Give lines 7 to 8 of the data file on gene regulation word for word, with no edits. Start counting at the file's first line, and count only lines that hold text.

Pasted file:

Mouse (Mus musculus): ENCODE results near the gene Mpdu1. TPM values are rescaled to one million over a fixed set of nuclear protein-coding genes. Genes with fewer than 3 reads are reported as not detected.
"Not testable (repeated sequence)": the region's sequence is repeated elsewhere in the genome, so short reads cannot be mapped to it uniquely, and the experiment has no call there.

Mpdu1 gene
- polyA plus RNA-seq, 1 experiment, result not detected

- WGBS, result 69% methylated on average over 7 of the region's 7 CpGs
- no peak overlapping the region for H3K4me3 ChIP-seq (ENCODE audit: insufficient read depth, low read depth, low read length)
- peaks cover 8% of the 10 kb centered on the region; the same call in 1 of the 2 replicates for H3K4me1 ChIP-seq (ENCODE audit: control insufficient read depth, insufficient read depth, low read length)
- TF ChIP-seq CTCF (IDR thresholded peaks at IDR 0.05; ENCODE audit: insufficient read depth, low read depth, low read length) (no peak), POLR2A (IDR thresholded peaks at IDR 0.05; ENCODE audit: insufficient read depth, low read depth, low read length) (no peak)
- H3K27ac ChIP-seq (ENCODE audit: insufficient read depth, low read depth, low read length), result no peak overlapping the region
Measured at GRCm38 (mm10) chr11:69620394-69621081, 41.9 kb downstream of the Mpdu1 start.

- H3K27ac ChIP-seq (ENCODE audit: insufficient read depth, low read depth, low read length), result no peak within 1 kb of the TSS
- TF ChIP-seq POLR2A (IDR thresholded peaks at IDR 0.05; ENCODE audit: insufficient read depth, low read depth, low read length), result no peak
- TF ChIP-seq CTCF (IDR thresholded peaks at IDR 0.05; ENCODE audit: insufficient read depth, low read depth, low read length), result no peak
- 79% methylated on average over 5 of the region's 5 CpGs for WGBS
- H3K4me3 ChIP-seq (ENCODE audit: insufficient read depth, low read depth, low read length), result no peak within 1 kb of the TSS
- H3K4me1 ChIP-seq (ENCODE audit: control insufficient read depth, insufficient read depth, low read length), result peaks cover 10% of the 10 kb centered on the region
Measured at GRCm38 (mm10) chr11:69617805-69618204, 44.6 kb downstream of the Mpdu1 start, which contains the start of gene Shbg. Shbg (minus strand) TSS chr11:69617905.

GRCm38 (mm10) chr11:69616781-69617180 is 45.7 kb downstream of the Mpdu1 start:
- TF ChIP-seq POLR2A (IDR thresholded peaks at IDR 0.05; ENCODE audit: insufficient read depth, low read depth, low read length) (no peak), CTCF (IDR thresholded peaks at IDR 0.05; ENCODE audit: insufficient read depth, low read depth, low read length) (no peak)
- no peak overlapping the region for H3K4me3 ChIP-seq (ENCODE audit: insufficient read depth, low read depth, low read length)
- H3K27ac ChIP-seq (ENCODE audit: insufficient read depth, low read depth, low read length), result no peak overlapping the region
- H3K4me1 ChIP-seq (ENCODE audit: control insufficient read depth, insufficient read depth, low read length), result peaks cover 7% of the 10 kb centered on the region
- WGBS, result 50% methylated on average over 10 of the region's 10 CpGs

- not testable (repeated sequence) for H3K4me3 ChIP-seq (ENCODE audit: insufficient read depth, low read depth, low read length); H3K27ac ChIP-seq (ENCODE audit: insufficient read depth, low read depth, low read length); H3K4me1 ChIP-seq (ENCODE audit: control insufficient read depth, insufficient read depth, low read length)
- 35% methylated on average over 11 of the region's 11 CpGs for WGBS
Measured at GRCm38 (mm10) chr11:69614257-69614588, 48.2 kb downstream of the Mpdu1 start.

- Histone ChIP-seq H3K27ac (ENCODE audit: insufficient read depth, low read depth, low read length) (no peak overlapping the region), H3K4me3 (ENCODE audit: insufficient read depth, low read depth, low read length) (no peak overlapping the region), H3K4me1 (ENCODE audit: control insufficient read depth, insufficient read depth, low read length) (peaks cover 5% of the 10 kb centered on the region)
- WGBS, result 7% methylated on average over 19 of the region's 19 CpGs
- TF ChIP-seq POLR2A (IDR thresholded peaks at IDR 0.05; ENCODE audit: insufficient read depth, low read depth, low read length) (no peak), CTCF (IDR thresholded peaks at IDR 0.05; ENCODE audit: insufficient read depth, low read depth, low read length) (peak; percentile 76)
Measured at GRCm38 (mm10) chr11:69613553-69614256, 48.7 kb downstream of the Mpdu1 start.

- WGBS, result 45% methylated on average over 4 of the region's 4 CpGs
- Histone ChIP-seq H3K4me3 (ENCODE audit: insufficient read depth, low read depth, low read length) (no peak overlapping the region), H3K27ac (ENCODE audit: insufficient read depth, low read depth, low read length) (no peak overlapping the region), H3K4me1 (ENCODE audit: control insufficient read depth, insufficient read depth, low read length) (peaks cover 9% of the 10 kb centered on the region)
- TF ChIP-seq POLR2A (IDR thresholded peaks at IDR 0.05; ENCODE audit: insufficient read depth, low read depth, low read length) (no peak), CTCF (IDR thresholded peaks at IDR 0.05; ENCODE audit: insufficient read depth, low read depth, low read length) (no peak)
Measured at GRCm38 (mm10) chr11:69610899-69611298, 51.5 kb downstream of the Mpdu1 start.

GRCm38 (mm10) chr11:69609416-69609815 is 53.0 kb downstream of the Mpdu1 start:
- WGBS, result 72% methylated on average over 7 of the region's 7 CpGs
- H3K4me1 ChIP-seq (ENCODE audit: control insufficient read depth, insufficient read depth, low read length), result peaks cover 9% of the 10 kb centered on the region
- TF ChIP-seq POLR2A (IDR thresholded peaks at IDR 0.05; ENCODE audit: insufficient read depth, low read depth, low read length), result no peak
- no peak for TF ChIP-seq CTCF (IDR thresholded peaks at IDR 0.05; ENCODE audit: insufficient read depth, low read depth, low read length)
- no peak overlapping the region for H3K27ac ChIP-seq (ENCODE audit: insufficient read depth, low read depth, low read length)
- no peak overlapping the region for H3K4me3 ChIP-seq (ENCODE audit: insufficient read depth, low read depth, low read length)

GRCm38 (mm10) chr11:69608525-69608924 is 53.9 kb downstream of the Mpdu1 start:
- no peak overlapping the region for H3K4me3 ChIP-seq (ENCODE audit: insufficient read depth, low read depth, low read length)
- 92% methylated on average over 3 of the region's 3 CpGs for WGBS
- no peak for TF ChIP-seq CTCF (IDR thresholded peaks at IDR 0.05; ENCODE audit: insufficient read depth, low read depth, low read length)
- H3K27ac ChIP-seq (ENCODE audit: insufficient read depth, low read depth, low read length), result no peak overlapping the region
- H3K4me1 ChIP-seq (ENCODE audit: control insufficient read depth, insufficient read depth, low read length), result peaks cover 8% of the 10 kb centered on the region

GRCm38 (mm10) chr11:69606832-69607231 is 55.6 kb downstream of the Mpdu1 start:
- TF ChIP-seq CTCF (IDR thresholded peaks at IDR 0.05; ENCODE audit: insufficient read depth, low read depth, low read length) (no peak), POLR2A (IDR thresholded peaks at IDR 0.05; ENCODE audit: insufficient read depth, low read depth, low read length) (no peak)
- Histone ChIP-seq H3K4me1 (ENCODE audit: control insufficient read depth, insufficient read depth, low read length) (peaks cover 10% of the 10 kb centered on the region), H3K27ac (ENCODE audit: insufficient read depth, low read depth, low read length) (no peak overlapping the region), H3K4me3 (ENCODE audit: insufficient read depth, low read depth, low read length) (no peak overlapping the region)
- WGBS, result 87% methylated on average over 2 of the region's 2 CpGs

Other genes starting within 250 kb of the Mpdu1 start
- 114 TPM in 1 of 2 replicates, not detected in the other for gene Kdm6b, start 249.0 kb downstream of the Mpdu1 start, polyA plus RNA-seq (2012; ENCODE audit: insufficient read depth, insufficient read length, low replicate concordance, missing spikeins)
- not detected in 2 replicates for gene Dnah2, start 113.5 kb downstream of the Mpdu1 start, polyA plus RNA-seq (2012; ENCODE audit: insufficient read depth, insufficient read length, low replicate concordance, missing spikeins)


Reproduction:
- peaks cover 8% of the 10 kb centered on the region; the same call in 1 of the 2 replicates for H3K4me1 ChIP-seq (ENCODE audit: control insufficient read depth, insufficient read depth, low read length)
- TF ChIP-seq CTCF (IDR thresholded peaks at IDR 0.05; ENCODE audit: insufficient read depth, low read depth, low read length) (no peak), POLR2A (IDR thresholded peaks at IDR 0.05; ENCODE audit: insufficient read depth, low read depth, low read length) (no peak)